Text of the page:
Between 2020 and 2021, there were 5,310 residential real estate purchase transactions in Australia involving foreign persons (with a value totalling $4.2 billion).
Needless to say, this is an attractive place for non-residents to invest their money in real estate.
But before you jump into the process of buying Australian real estate, you need to be aware of certain factors that might influence your decision as a foreign home buyer. This includes restrictions on the types of property non-residents are allowed to purchase and the different conditions you must fulfil.
Yes, buying property is not as straightforward for foreigners as compared to Australian residents. But, there aren't too many hoops to jump through to achieve eligibility either. So, it could still be worthwhile given the benefits (e.g. stable property prices and rental demand).
If you're keen to explore this option, keep reading to find out all you need to know about buying property in Australia as a non-resident.
Can I buy property in Australia as a non-resident?
Yes! Non-residents (including foreigners, ex-pats and migrants, and those on temporary visas) can buy property in Australia.
But, non-residents must adhere to a few key requirements and rules.
What are the requirements for buying a property in Australia as a foreigner?
The Australian government has a few additional requirements and rules regarding purchasing an investment property or residential property as a non-resident.
(Note that the requirements for ex-pats and temporary residents are slightly different from non-resident foreign buyers. It will all depend on your visa subclass, bridging visa, student visa or business visa conditions).
Here are the main ones to take note of:
- All foreign investors and temporary residents must have approval from the Foreign Investment Review Board (FIRB) when purchasing real estate.
- Foreigners are allowed to buy new dwellings without any conditions.
- Buying established dwellings is typically not allowed for foreigners. But it may be approved in the instance where the existing property is purchased for redevelopment. This is also subject to certain conditions (e.g. project completion must be fulfilled within a certain time frame).
- Foreigners may also buy vacant land (subject to certain conditions).
- Temporary residents are allowed to buy new homes without any conditions and only 1 established dwelling to be used as a primary residence.
- Different states have different rules for foreign owners, which can include a foreign purchaser additional duty which can be up to 8% on the value of the home. Eligibility for first home buyer concessions and owner-occupier concessions varies by state e.g. Queensland has different rules to South Australia, New South Wales and Victoria.
Also, if you're on a temporary visa, you'll be able to qualify for a home loan a lot more easily than non-resident foreigners. (But note that you won't be eligible for the government First Home Owners Grant)
And even if you find a lender that's willing to loan to foreigners, you'll discover that the interest rates are a lot higher than usual.
So keep this in mind when planning finances for your new Australian property.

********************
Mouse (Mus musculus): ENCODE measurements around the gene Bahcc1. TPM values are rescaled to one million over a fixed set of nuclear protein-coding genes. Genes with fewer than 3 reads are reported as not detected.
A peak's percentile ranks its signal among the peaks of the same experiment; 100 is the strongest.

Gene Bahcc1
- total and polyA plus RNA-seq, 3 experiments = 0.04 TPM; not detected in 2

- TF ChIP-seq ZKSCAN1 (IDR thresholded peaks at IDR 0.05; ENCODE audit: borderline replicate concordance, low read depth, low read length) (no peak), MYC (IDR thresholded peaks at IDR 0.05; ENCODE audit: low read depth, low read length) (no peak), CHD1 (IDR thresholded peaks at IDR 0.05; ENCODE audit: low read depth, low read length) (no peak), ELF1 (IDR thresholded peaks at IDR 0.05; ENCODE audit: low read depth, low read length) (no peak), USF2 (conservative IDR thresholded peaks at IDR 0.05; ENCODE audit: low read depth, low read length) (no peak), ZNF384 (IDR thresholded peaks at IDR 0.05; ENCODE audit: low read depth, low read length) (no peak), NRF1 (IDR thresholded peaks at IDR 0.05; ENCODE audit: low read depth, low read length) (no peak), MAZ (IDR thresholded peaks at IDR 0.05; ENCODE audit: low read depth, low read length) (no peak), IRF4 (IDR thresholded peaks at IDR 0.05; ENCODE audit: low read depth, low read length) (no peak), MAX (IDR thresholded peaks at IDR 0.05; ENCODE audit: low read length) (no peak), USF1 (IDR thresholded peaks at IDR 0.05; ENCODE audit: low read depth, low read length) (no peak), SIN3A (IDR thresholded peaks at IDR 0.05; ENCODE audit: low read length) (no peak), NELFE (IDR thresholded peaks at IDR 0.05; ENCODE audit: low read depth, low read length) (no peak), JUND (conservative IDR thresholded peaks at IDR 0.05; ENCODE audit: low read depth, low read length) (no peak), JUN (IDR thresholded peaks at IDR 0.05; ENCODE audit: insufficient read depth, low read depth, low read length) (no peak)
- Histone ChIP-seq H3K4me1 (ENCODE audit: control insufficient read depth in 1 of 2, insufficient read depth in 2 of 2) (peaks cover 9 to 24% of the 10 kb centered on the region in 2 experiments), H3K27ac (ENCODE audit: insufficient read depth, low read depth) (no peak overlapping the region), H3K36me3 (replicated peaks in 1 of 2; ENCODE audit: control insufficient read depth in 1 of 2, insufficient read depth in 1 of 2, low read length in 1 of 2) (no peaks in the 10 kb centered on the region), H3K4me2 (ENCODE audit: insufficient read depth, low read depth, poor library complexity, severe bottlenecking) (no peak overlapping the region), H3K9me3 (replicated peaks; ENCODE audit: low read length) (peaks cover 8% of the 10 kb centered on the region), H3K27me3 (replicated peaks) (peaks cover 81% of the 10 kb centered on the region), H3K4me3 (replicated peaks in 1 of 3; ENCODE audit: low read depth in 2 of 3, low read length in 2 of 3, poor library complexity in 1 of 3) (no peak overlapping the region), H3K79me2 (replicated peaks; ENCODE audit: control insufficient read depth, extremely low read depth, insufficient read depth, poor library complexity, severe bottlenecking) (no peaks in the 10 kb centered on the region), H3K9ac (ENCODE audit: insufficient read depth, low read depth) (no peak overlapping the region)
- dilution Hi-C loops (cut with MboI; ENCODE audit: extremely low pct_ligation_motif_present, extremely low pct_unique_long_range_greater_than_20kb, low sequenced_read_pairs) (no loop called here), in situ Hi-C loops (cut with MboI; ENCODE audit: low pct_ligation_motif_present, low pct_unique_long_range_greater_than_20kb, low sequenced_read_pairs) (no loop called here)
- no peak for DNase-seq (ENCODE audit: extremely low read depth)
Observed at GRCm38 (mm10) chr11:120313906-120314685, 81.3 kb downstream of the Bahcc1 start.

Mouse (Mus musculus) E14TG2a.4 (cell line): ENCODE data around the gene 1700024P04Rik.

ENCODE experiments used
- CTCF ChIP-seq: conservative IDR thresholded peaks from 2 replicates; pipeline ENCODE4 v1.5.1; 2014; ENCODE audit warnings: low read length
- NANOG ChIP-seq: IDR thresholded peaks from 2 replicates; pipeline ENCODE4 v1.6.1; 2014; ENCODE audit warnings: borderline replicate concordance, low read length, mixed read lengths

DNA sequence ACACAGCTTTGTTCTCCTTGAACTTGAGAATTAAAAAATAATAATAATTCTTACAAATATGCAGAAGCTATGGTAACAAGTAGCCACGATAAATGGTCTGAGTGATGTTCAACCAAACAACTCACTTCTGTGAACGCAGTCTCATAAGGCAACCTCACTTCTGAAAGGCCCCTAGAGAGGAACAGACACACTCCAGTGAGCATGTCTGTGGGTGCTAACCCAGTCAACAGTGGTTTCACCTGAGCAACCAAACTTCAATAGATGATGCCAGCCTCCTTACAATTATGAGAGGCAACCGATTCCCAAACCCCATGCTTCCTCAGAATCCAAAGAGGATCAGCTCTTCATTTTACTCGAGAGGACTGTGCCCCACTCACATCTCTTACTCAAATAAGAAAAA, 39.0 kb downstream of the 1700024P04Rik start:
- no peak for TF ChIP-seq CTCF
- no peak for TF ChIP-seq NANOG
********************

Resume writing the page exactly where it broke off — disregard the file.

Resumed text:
What is FIRB approval in Australia?
The Foreign Investment Review Board (FIRB) is a government body that reviews and assesses all foreign investment proposals.
If you're thinking of making a property investment in Australia as a non-resident, you'll need to make sure you have FIRB approval before you can proceed.
The FIRB application can be completed online through the Australian Tax Office (ATO) website.
Note that non-residents who fail to seek FIRB approval when purchasing property in Australia may face hefty fines in the hundreds of thousands of dollars and even imprisonment.
So this is a step you definitely don't want to skip!
The process can take up to four weeks, so it's important to get started as soon as possible.
How can a foreigner buy property in Australia?
Buying property in Australia as a foreigner is a process that requires careful planning and research.
Here is a step-by-step guide about what you need to do:
1. Hire your team of professionals to assist in the process.
Here are the key people you'll need on your team to ensure a smooth purchase process:
A solicitor or conveyancer will be in charge of all the legal aspects of your property purchase. They help prepare sale contracts, transfer ownership, and protect your interests throughout the negotiation process.
While having an accountant is not entirely necessary, it's highly advisable to engage one as a non-Australian purchasing a home in Australia.
Things can get complicated depending on whether your home country has a tax agreement with Australia.
An accountant can help you through the process by ensuring you understand your tax obligations (including capital gains tax, land tax, and stamp duties) and structuring your purchase in an optimal way from a taxation perspective.
Buyers agent (if you're not physically present)
Because regular real estate agents are usually hired by the seller, they may not always have the interest of the buyer at heart.
This is why having reputable buyer's agents to represent you while you're absent can help ensure there's someone acting in your best interests.
They'll have a detailed knowledge of the local market and can guide you through the purchase process, from finding the right property to negotiating a fair price.
If you're not around to inspect your property, it's a good idea to engage a building inspector to prepare a building and pest report.
2. Organise your finances (Get home loan pre-approval).
If you need a home loan to purchase your Australian property, getting pre-approval for your loan amount from a lender is crucial.
It will give you an idea of how much you can afford to spend on a property and prevent any delays later on in the process.
Note that it's much easier for ex-pats or those with temporary visas to gain home loan approvals.
If you're a foreigner, you'll find that large Australian banks will be reluctant to approve your home loan application.
This is because of the cross-border complexities, fluctuating exchange rates, and the high risk it poses to lenders.
And even if you do find a lender willing to work with foreigners, you can expect higher interest rates and a lower loan-to-value ratio (LVR). So, do start speaking to lenders first before proceeding if you're a foreigner.
There are a few things you'll need to have in order to get pre-approval, including a deposit and proof of income (you'll need to provide pay slips, tax returns, bank account statements and other financial documentation to show that you can afford the loan repayments).